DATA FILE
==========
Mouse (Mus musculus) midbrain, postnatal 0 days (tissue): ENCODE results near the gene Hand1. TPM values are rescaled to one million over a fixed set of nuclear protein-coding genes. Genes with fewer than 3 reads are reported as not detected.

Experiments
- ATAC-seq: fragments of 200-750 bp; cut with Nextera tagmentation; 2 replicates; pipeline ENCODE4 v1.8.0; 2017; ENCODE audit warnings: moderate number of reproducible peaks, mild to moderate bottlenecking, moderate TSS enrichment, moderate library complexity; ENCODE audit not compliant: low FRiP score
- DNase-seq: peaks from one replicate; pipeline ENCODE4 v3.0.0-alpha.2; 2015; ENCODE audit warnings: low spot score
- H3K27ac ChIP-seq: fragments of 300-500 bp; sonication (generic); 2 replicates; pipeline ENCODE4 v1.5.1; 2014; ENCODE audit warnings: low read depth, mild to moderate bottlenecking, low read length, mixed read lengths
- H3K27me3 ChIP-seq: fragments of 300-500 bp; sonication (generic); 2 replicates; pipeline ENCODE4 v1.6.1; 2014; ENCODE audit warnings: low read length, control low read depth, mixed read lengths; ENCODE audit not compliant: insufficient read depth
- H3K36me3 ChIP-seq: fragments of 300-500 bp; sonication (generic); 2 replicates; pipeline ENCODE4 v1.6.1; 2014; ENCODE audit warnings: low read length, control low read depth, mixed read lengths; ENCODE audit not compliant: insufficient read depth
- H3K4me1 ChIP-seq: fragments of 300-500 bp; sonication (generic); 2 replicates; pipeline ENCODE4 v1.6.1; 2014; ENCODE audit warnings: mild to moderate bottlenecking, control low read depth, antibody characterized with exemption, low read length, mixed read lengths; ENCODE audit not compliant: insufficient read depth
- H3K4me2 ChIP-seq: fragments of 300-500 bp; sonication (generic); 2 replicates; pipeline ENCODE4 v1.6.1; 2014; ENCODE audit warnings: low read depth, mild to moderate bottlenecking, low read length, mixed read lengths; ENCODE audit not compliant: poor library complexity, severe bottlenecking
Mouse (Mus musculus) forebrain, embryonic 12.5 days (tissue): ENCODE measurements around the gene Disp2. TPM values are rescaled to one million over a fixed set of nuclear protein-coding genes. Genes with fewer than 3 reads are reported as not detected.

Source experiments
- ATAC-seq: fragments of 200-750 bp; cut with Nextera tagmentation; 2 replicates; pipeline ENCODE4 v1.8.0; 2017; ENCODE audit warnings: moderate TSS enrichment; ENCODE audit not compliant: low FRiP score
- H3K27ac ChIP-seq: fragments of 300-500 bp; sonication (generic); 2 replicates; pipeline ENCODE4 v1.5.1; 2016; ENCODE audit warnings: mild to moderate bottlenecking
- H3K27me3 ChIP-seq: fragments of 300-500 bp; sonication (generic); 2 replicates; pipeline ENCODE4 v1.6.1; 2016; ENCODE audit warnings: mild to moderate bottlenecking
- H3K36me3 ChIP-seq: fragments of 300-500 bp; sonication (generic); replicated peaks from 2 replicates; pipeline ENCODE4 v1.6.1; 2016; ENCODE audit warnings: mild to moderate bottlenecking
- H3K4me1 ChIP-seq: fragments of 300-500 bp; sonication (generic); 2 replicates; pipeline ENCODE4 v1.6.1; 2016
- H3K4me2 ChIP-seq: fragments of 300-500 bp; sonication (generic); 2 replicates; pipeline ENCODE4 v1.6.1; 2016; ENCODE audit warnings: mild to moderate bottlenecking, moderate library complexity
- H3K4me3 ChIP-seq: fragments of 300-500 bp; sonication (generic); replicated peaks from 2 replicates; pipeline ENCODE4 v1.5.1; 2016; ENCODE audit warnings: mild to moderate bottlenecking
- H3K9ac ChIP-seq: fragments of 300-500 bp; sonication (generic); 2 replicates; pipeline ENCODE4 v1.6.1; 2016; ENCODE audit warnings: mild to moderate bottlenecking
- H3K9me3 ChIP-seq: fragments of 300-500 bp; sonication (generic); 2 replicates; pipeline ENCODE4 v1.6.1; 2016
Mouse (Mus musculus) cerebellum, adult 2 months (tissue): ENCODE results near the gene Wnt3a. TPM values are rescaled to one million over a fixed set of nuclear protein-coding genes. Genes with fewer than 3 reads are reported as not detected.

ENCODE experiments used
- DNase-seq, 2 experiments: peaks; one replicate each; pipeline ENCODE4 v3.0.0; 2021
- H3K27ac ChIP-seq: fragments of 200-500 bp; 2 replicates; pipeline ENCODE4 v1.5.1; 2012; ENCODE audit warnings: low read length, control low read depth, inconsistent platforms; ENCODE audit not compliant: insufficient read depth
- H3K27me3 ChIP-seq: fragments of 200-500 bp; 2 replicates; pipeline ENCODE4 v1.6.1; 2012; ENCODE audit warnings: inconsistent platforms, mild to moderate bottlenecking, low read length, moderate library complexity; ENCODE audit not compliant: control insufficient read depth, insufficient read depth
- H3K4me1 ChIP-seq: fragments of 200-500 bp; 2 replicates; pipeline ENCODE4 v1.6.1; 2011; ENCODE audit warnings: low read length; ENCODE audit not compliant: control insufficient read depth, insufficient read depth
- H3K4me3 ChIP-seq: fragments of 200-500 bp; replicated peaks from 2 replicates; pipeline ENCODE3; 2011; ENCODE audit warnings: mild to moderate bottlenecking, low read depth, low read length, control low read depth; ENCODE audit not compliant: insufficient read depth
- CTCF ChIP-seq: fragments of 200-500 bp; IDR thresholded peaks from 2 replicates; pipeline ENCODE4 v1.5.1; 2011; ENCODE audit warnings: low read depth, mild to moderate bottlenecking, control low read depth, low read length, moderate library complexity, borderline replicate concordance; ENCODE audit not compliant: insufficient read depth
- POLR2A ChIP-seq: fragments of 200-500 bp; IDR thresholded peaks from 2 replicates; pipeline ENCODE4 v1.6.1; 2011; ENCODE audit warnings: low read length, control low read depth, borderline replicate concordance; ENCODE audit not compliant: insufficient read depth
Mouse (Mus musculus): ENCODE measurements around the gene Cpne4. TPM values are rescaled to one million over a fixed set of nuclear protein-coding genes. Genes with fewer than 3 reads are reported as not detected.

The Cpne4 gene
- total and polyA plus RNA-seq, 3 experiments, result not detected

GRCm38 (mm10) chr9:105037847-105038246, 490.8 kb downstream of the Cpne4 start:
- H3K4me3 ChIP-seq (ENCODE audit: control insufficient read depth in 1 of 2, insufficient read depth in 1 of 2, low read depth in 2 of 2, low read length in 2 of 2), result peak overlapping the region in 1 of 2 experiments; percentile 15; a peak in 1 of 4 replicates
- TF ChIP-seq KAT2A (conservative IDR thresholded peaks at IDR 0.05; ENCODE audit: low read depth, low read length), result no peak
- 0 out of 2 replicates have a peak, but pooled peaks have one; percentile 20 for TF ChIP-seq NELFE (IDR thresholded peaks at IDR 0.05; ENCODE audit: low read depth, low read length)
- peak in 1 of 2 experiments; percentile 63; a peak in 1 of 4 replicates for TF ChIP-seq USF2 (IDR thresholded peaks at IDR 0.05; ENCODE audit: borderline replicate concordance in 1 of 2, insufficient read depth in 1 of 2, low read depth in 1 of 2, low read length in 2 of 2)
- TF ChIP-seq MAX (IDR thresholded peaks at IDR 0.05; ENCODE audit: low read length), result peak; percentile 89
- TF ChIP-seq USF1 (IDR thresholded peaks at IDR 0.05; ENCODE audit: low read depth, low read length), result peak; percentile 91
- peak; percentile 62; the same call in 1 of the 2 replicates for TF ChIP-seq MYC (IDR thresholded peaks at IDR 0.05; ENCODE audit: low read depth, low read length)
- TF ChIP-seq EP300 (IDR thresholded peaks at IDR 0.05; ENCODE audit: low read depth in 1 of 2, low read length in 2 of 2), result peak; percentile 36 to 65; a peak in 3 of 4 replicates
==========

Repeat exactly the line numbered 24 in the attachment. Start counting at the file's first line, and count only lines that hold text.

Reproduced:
- H3K27ac ChIP-seq: fragments of 200-500 bp; 2 replicates; pipeline ENCODE4 v1.5.1; 2012; ENCODE audit warnings: low read length, control low read depth, inconsistent platforms; ENCODE audit not compliant: insufficient read depth